How about if we follow Derek Holt's beautiful argument until we establish the following two facts?

1) $G$ has 10 Sylow 3-subgroups.

2) Let $P_3$ be a Sylow 3-subgroup of $G$. In the action of $G$ on $Syl_3(G)$, every nonidentity element of $P_3$ has cycle type (3,3,3,1).

Since $G$ is simple, the action on $Syl_3(G)$ embeds $G$ in $A_{10}$. In $A_{10}$, no element of type (3,3,3,1) commutes with an element of order two. Thus if $Q$ is a Sylow 2-subgroup of $N_G(P_3)$, no nonidentity element of $Q$ centralizes any nonidentity element of $P_3$. Since $|Q|=8$, it follows that all eight nonidentity elements of $P_3$ are conjugate in $N_G(P_3)$. Therefore, $G$ contains exactly one conjugacy class of elements of order three. Let $g_3$ be an element of this class. No element of order 5 in $A_{10}$ commutes with $g_3$, and it follows now that $|C_G(g_3)|=9$, so $G$ has 80 elements of order 3.

Since 5 does not divide $|N_G(P_3)|$, we see that every element of order 5 in $G$ has cycle type (5,5) in the action on $Syl_3(G)$. Using Sylow's Theorem (and the fact that $G$ is not $S_6$), we see that G has either 16 or 36 Sylow 5-subgroups. Let $P_5$ be a Sylow 5-subgroup of $G$. By Burnside transfer, we cannot have $|N_G(P_5)|=45$. Therefore, $|N_G(P_5)|=20$.
No element of order two in $A_{10}$ commutes with an element of cycle type (5,5). Therefore, $N_G(P_5)$ must induce all of $Aut(P_5)$, so all nonidentity elements of $P_5$ are conjugate in $N_G(P_5)$ and therefore, $G$ has one conjugacy class of elements of order 5. There are 144 such elements. Let $g_5$ be one such element.

Now let us consider the character table of $G$. By the arguments above, each of $g_3$ and $g_5$ are conjugate to all of their nonidentity powers, and it follows that all irreducible characters of G take integer values on $g_3$ and $g_5$. Moreover, these integers have absolute value at most two, as can be seen using the orthonormality conditions on the character table and the sizes of the given conjugacy classes.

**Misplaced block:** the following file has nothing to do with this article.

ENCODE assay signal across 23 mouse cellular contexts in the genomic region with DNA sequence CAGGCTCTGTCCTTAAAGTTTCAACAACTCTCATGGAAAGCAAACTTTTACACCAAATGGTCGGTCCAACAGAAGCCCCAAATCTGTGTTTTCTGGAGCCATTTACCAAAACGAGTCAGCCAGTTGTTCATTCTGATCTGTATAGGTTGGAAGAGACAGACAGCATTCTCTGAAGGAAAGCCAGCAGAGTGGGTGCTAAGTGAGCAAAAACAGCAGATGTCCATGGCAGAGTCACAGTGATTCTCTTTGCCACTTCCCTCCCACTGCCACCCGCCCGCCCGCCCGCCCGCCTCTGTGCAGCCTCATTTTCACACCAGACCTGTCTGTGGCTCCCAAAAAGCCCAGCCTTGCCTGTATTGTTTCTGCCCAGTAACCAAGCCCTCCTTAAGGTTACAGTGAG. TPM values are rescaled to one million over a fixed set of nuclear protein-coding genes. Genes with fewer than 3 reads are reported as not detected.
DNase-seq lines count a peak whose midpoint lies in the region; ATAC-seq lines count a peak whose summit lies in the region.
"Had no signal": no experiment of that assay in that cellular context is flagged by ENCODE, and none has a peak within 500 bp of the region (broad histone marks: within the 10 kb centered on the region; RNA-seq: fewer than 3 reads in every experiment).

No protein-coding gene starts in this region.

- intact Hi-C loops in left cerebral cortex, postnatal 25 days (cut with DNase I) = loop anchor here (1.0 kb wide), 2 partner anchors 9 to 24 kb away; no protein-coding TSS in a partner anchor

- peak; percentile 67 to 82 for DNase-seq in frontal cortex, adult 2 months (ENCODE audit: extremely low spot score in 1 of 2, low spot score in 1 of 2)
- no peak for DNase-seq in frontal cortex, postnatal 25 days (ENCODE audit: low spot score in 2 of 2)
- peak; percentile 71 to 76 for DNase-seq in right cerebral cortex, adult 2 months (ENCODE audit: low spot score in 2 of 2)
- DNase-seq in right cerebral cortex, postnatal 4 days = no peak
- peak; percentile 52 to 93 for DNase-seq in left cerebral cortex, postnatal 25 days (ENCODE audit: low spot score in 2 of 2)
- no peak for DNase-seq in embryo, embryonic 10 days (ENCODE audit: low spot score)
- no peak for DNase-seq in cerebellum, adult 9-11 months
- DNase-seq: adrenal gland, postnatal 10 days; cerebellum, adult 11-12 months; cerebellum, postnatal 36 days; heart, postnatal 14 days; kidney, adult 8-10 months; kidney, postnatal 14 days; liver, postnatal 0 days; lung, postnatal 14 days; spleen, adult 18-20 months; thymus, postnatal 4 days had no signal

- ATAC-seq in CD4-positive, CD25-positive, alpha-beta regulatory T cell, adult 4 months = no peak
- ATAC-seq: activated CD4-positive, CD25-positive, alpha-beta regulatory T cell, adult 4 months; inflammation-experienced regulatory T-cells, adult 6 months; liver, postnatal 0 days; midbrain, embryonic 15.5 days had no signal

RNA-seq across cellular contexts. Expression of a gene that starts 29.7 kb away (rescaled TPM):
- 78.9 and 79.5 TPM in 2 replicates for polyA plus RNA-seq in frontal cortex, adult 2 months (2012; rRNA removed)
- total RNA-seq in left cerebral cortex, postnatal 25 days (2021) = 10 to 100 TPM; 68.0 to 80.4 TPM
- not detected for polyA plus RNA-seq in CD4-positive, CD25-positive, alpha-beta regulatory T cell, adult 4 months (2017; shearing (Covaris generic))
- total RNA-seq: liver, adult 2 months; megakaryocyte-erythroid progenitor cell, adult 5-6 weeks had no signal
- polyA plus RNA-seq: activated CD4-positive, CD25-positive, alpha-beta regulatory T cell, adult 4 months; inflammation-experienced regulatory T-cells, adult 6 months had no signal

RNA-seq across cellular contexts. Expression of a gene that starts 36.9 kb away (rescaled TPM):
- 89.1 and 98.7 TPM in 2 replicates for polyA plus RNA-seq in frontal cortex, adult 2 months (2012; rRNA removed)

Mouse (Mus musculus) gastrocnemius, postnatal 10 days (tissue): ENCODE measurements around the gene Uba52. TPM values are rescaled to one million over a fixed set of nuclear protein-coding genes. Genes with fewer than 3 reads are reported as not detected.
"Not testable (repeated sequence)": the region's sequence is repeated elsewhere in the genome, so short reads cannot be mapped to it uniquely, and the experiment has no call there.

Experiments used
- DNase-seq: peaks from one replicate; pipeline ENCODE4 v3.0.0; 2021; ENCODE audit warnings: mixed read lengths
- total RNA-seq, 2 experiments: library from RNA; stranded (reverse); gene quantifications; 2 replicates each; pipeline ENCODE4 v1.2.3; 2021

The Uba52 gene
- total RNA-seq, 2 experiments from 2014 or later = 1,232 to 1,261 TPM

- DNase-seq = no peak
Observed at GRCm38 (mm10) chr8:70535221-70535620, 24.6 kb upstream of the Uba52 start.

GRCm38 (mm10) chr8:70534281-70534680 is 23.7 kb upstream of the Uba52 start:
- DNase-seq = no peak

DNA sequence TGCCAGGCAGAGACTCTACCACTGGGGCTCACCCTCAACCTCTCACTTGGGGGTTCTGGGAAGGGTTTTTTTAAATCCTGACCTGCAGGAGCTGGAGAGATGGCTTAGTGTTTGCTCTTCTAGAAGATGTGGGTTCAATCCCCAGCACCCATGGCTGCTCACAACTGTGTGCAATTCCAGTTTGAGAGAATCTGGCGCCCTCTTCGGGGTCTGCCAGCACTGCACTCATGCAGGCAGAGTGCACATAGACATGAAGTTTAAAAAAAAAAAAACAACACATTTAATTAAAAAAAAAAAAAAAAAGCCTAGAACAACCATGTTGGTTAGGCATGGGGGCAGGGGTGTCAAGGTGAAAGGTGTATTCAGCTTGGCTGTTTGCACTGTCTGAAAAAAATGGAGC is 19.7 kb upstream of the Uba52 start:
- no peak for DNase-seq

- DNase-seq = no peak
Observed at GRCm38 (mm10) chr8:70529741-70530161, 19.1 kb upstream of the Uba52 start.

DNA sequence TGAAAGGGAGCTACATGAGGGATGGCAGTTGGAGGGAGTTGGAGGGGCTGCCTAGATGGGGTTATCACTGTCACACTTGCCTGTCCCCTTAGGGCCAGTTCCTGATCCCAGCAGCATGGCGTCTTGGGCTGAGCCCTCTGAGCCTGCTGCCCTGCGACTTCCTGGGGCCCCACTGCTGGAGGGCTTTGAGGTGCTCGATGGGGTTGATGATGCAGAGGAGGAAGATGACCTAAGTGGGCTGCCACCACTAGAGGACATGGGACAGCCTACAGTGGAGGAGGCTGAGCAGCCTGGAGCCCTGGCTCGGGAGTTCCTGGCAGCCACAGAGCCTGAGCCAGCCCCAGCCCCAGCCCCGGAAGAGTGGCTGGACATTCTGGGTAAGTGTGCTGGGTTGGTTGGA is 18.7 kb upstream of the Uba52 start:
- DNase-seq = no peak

Now $N_G(P_3)$ has one more conjugacy class than $Q$ (as defined above). It follows from this that the irreducible characters of $N_G(P_3)$ are those with kernel containing $P_3$ and one more, call it $\chi$. Using orthonormality conditions on the character table, we get $\chi(1)=8$, $\chi(g_3)=-1$ and $\chi(q)=0$ for all $q$ not of order 1 or 3. Induce $\chi$ up to $G$ to get a character $\psi$ that takes the value 80 on 1, -1 on the class of $g_3$ and 0 elsewhere. For any irreducible character $\eta$, the inner product $\langle\psi,\eta\rangle$ is

$$\frac{80(\eta(1)-\eta(g_3))}{720}$$.

It follows that $\eta(1)-\eta(g_3)$ is divisible by 9.

Now $N_G(P_5)=Z_5.Z_4$ has a character $\alpha$ such that $\alpha(1)=4$, $\alpha(g_5)=-1$ and $\alpha(q)=0$ if $q$ does not have order 1 or 5. Induce $\alpha$ up to $G$ to get $\beta$. Arguing as we did with $\psi$, we see that for every irreducible character $\eta$, $\eta(1)-\eta(g_5)$ is divisible by 5.

Now using basic facts about irreducible characters, we see that for any irreducible character $\eta$ of G, the triple $(\eta(1),\eta(g_3),\eta(g_5))$ is one of

$$(1,1,1),(8,-1,-2),(9,0,-1),(10,1,0),(16,-2,1),(18,0,-2) or (20,2,0)$$.

Any class function $\eta$ satisfying $\eta(1)=18$ and $\eta(g_5)=-2$ has norm larger than 1. If $\eta$ is a class function of norm 1 satisfying $\eta(1)=20$ and $\eta(g_3)=2$ then $\eta(q)=0$ for all q not of order 1 or 3. But then the inner product of $\eta$ and the trivial character is positive. Similarly, if $\eta$ has norm 1 and $(\eta(1),\eta(g_3),\eta(g_5))=(8,-1,-2)$ then $\eta$ is zero on all remaining classes and the inner product of $\eta$ and the trivial character is negative. We see now that all nontrivial irreducible characters of $G$ have degree 9, 10, or 16. We get a contradiction when trying to add up squares of these degrees to get 719.

This proof has a clear disadvantage of greater length when compared with the argument of Holt, as clarified beautifully by Greg Kuperberg. However, it has the advantage of alerting us to the important fact that, given a purported simple group $G$, it can be profitable to consider large subgroups of $G$ whose characters we understand, in particular those that are Frobenius groups.